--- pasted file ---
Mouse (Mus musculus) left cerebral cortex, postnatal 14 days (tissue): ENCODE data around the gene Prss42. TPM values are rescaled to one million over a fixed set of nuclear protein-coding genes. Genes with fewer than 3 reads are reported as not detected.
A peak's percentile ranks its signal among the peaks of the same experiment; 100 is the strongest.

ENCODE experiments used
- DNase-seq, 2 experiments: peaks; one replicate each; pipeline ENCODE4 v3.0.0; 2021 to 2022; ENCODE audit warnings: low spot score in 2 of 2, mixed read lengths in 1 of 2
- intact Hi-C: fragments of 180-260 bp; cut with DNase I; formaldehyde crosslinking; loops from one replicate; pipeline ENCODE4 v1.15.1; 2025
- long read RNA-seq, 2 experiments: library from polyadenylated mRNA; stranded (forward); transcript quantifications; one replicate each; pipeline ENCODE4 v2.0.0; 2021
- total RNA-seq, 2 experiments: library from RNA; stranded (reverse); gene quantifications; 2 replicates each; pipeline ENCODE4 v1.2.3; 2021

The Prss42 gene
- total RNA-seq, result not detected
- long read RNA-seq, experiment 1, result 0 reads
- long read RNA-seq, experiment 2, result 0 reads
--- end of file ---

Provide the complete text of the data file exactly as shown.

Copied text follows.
Mouse (Mus musculus) left cerebral cortex, postnatal 14 days (tissue): ENCODE data around the gene Prss42. TPM values are rescaled to one million over a fixed set of nuclear protein-coding genes. Genes with fewer than 3 reads are reported as not detected.
A peak's percentile ranks its signal among the peaks of the same experiment; 100 is the strongest.

ENCODE experiments used
- DNase-seq, 2 experiments: peaks; one replicate each; pipeline ENCODE4 v3.0.0; 2021 to 2022; ENCODE audit warnings: low spot score in 2 of 2, mixed read lengths in 1 of 2
- intact Hi-C: fragments of 180-260 bp; cut with DNase I; formaldehyde crosslinking; loops from one replicate; pipeline ENCODE4 v1.15.1; 2025
- long read RNA-seq, 2 experiments: library from polyadenylated mRNA; stranded (forward); transcript quantifications; one replicate each; pipeline ENCODE4 v2.0.0; 2021
- total RNA-seq, 2 experiments: library from RNA; stranded (reverse); gene quantifications; 2 replicates each; pipeline ENCODE4 v1.2.3; 2021

The Prss42 gene
- total RNA-seq, result not detected
- long read RNA-seq, experiment 1, result 0 reads
- long read RNA-seq, experiment 2, result 0 reads